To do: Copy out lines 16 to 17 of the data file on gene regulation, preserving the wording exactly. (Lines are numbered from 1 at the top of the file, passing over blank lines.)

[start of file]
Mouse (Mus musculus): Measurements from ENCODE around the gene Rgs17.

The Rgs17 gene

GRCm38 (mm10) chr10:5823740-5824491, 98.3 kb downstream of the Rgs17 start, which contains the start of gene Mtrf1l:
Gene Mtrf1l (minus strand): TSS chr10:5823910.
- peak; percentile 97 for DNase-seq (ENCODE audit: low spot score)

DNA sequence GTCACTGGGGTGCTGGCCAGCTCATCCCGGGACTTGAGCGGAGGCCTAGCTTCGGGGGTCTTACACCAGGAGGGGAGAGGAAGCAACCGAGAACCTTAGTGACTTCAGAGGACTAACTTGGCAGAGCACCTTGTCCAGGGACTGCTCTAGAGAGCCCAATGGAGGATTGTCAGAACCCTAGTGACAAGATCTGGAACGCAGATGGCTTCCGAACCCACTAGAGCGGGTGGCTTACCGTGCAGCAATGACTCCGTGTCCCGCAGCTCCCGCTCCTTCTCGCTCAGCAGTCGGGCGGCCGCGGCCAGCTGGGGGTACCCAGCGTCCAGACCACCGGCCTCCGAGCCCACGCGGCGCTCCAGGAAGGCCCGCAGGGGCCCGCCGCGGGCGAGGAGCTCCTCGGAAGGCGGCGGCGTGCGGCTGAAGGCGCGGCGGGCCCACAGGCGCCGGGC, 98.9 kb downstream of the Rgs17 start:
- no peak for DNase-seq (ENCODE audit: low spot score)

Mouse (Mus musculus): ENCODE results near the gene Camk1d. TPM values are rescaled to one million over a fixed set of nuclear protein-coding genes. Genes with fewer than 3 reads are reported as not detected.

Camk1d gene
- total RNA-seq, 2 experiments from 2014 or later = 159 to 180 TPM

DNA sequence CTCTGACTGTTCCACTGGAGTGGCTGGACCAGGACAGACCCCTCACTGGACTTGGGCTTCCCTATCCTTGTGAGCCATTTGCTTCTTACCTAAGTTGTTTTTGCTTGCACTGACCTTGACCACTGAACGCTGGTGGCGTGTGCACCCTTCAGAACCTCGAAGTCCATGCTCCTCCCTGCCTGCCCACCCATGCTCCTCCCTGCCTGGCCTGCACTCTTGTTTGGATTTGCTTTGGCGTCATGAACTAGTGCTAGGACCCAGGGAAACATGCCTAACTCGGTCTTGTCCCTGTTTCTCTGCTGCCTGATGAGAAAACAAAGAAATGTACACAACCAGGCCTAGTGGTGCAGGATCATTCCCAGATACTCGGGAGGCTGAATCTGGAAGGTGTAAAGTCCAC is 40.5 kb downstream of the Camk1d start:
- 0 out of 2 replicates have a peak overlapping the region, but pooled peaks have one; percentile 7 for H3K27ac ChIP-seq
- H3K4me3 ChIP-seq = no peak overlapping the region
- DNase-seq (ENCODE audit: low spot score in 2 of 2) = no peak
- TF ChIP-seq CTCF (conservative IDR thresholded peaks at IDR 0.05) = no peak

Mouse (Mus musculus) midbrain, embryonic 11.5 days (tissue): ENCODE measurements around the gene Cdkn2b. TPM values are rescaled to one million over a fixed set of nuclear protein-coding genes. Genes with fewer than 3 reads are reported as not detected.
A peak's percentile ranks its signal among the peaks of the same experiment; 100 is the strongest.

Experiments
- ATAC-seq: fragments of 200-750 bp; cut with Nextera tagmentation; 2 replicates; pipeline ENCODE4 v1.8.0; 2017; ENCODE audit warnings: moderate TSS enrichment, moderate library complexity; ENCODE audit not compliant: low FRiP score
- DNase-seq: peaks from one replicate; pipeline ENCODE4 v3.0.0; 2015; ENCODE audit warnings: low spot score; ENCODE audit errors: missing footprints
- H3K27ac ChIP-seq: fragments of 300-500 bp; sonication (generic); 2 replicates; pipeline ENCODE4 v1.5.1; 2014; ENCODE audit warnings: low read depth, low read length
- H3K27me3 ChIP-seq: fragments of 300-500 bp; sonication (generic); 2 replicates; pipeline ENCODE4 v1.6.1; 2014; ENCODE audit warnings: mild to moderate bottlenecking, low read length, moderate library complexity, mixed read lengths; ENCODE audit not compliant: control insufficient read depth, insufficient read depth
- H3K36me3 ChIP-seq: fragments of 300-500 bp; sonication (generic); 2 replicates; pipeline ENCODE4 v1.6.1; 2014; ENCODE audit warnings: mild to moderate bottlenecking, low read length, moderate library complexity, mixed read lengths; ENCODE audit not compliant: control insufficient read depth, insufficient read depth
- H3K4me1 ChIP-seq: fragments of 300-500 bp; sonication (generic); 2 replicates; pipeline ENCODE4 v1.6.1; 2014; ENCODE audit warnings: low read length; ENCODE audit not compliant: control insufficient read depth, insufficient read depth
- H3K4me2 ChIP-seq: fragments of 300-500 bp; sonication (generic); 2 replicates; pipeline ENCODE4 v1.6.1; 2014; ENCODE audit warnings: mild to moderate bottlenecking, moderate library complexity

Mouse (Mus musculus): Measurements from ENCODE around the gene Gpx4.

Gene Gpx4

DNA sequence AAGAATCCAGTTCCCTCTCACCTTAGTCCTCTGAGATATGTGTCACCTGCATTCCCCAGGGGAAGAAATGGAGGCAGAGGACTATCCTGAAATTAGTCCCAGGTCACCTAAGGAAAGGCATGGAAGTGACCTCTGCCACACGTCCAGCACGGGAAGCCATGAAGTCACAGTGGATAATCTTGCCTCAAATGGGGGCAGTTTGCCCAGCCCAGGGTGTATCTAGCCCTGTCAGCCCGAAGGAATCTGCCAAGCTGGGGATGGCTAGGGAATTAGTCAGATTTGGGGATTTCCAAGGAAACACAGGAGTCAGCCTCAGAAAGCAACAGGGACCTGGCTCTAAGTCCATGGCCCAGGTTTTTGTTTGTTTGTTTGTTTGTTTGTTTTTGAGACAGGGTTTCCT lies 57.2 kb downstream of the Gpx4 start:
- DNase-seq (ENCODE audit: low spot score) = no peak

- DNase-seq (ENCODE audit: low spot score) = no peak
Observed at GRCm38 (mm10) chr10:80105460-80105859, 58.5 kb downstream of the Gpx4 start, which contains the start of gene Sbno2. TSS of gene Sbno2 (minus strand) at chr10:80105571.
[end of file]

Mouse (Mus musculus) midbrain, embryonic 11.5 days (tissue): ENCODE measurements around the gene Cdkn2b. TPM values are rescaled to one million over a fixed set of nuclear protein-coding genes. Genes with fewer than 3 reads are reported as not detected.
A peak's percentile ranks its signal among the peaks of the same experiment; 100 is the strongest.